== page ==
DISCLAIMER: The advice in this article is for families going through a divorce without specialized problems such as domestic violence, substance abuse issues or child abuse problems. Should your upcoming divorce involve specialized problems, seek an attorney’s advice immediately.
What should we tell the children about litigation, if anything?
Resist the temptation to involve your children in any aspect of the divorce. If the children are naturally curious or have heard statements about the litigation from your spouse or extended family, do not discount their feelings or questions. Calmly explain that these are adult issues that do not concern them.
Even though a divorce or modification suit isn’t your children’s fault, they might blame themselves. Reassure them that the lawsuit, the divorce or the litigation are not their fault.
Shield your children from the litigation process as much as possible. An answer that keeps the child from becoming too involved in the issues will be of most benefit to them. For instance: “It’s something that your father and I need to work out, you don’t need to worry about it. Your father and I love you and we will always love you.”
I need to get on with my life and want to start dating. What should I do to protect my children?
Put your children first! Remember that they are already upset, confused and perhaps angry. Adding a new person to this dynamic in the middle of a divorce could have traumatic affects on your children’s lives.
You have a lot to deal with going through the process of a divorce with children and property issues; don’t add to an already complicated situation. Focus your energies on your children and on helping them through the process rather than satisfying your socialization needs by going out on dates. There will be plenty of time to begin new relationships after you have closed the current chapter with your spouse.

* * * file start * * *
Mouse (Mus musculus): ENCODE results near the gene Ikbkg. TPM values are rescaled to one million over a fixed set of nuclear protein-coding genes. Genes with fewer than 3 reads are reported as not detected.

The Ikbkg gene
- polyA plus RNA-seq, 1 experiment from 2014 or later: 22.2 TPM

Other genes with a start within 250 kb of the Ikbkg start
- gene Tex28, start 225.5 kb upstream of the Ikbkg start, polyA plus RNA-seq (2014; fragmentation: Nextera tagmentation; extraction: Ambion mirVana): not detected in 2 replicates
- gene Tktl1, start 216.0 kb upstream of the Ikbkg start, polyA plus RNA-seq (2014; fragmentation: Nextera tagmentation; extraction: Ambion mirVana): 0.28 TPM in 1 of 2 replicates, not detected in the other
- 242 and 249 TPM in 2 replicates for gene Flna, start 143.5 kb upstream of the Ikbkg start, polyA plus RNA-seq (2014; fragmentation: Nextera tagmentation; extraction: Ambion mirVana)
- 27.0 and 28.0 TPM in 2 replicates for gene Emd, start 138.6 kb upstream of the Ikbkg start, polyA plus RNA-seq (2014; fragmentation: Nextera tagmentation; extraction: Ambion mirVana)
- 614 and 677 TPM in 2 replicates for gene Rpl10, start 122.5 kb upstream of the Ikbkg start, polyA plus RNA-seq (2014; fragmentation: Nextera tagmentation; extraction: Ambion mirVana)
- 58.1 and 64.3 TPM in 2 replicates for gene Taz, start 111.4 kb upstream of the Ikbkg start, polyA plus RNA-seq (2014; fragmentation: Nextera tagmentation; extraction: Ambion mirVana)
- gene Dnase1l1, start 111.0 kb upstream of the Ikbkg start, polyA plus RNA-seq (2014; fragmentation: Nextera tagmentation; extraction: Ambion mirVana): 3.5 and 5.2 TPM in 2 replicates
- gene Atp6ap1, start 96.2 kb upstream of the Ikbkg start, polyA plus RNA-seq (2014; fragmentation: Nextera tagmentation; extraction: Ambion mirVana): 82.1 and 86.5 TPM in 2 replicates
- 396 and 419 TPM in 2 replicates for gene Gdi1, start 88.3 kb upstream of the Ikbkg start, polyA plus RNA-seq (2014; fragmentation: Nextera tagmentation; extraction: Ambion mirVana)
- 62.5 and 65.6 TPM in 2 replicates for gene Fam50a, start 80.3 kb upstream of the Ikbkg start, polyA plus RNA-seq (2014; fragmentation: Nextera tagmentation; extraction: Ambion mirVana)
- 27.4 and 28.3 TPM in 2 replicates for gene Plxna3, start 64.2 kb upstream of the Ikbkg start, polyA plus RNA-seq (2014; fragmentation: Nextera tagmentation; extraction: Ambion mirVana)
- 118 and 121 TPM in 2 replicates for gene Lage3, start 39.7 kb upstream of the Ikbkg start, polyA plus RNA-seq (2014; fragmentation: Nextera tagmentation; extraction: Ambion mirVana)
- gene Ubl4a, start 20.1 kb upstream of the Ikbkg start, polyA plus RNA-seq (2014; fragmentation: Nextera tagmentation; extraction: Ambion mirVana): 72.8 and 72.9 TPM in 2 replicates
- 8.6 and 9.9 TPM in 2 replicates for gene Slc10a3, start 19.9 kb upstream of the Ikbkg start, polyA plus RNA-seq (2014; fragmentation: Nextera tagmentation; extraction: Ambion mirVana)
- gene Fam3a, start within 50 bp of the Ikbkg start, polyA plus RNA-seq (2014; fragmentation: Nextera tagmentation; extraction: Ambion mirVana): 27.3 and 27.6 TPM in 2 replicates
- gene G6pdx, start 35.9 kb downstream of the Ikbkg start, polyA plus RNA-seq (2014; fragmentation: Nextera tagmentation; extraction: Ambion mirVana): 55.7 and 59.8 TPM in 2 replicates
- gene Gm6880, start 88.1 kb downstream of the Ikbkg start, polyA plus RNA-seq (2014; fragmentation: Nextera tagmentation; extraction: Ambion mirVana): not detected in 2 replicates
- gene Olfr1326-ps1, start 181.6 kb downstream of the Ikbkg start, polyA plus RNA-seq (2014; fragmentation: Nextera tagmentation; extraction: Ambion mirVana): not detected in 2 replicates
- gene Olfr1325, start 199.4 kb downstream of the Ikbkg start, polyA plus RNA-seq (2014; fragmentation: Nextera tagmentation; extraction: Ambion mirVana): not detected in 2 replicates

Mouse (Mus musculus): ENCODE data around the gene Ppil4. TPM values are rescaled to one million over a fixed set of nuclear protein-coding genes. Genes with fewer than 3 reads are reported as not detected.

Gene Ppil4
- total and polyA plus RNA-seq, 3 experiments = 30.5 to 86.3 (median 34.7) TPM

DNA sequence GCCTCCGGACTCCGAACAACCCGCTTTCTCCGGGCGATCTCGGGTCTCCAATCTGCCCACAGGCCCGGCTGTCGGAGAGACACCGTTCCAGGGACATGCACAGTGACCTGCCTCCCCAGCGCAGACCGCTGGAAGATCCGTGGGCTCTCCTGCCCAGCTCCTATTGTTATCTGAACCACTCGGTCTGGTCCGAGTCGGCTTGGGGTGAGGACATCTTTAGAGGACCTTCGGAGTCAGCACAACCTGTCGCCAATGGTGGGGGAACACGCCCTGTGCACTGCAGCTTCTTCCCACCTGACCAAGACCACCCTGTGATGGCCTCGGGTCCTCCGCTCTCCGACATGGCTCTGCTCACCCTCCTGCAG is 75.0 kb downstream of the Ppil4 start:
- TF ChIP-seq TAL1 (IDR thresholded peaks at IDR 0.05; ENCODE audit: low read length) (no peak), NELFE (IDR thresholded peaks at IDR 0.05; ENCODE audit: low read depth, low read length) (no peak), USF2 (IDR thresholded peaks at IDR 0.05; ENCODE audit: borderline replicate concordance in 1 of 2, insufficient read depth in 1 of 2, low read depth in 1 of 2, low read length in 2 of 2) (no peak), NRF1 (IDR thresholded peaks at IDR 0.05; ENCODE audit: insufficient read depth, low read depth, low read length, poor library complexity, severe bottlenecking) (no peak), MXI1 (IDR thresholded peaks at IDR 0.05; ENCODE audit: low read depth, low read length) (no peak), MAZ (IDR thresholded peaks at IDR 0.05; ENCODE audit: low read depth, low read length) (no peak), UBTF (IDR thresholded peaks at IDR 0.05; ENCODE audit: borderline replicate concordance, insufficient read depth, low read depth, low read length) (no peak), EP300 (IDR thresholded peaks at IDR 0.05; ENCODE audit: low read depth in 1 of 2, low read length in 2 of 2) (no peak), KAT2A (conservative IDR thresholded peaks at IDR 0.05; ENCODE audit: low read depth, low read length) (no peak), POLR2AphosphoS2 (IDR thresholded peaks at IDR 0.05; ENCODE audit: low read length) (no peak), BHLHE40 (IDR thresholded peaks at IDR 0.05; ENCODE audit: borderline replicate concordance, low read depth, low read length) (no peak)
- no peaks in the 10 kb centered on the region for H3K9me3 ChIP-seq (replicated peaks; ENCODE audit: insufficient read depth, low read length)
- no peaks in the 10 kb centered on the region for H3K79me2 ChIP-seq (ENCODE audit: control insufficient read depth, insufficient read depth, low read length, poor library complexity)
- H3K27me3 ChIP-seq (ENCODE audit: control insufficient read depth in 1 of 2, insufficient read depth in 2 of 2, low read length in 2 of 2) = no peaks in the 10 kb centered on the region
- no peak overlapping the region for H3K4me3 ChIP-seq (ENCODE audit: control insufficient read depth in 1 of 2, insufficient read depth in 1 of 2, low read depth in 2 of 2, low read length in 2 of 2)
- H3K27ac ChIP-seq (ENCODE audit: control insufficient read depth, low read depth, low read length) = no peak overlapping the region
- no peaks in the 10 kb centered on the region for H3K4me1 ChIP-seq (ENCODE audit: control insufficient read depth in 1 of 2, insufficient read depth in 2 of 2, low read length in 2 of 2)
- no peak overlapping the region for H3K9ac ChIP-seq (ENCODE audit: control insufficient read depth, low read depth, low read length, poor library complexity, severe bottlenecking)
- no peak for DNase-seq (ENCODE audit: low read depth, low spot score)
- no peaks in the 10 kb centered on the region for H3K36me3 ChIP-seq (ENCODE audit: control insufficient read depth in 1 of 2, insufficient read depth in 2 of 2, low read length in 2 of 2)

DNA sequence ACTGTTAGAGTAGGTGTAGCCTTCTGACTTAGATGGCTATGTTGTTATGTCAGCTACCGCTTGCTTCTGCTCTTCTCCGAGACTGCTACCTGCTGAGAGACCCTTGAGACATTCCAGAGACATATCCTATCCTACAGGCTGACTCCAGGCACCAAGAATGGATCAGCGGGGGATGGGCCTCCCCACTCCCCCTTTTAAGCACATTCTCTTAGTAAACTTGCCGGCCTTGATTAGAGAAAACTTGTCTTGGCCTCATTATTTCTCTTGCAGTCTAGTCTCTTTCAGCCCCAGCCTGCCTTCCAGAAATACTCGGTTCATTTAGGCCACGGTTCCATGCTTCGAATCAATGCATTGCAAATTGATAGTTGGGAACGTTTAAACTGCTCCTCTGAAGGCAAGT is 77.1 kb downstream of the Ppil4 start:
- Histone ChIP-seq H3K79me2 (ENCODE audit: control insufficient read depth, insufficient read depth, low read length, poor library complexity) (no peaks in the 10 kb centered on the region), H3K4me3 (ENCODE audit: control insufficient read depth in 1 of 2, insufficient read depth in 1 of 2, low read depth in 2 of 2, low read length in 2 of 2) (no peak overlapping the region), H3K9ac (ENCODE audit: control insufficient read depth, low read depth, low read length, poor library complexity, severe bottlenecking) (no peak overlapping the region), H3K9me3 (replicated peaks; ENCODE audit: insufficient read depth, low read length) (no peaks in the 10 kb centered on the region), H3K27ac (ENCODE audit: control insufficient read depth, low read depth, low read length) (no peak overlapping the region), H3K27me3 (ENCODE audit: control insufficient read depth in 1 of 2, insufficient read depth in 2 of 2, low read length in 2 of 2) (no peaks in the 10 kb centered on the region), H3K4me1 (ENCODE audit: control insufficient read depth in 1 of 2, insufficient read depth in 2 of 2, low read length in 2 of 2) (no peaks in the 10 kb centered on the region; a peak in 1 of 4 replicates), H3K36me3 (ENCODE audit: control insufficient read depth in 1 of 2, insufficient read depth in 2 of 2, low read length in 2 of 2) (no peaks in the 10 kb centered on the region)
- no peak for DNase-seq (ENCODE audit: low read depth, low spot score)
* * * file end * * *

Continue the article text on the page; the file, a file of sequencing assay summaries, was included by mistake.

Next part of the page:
Now that we’ve separated, how do I handle the fact that our child spends time in two different households?
This is not a turf war. It’s your job to help your children feel comfortable in both your home and the home of the other parent. Recognize and understand that the children are going through great changes and they need reassurance from both parents that it’s okay to enjoy time in both households. Make sure you provide photos of your spouse in their bedroom at your home. Offer to provide a family picture or picture of yourself for their bedroom in your spouse’s home. All of your efforts to help transition the children from a one household to a two household family will payoff in the resulting adjustment of your children. After all, what more could a parent want?
I’m having trouble getting my children’s school and medical records from my spouse. What is the best way to deal with this situation?
Be pro-active. Take the responsibility of getting the school and medical records yourself.
How do I stop my spouse from fighting with me in front of the children?
Ask the other spouse to please refrain from discussing any adult issues within earshot of the children. Make yourself available to discuss your spouse’s complaints, frustrations and/or concerns as soon as possible.
As it is an issue that your spouse believes to be important, don’t put it off. Instead, give an alternative setting in which to air complaints, frustrations or concerns. Consider sitting down with the spouse before the first visitation period and asking them to formulate some ground rules by which the two of you will discuss issues pertaining to the children and issues pertaining to property. Your lawyer can help guide you with an agenda of items to consider and present.
My children take medication regularly but my spouse refuses to send it with them during my periods of visitation. What should I do?
Bring the issue to your spouse’s attention and find out what the problem is. Is it the cost of medication that causes the other parent to avoid giving it to you? Does the other parent think it is your responsibility to go out and get your own medicine? Once you know the underlying reason for the refusal, you are better able to come up with a solution.
Talk to your children’s doctor to see if you can get a prescription filled to have the medicine in your home. If you are not able to get a second prescription from the doctor, consider scheduling a meeting with the doctor and the other parent so that the doctor may tell both of you how important it is that the children receive their medication regularly.
My children keep asking when we’re going to be a family again. What should I do?
Respect that your children are feeling insecure and want their ideal family back. Seek professional guidance from a child psychologist or therapist to learn how to respond to your children’s inquires. Reassure your children that they have two parents that love them very much, and that nothing about having two households diminishes how important they are to both you and your spouse.
Even if you hope for reconciliation, do not get your children’s hopes up by letting them know this. Your children are quite fragile during the divorce process and do not benefit from having unfulfilled high hopes or being disappointed.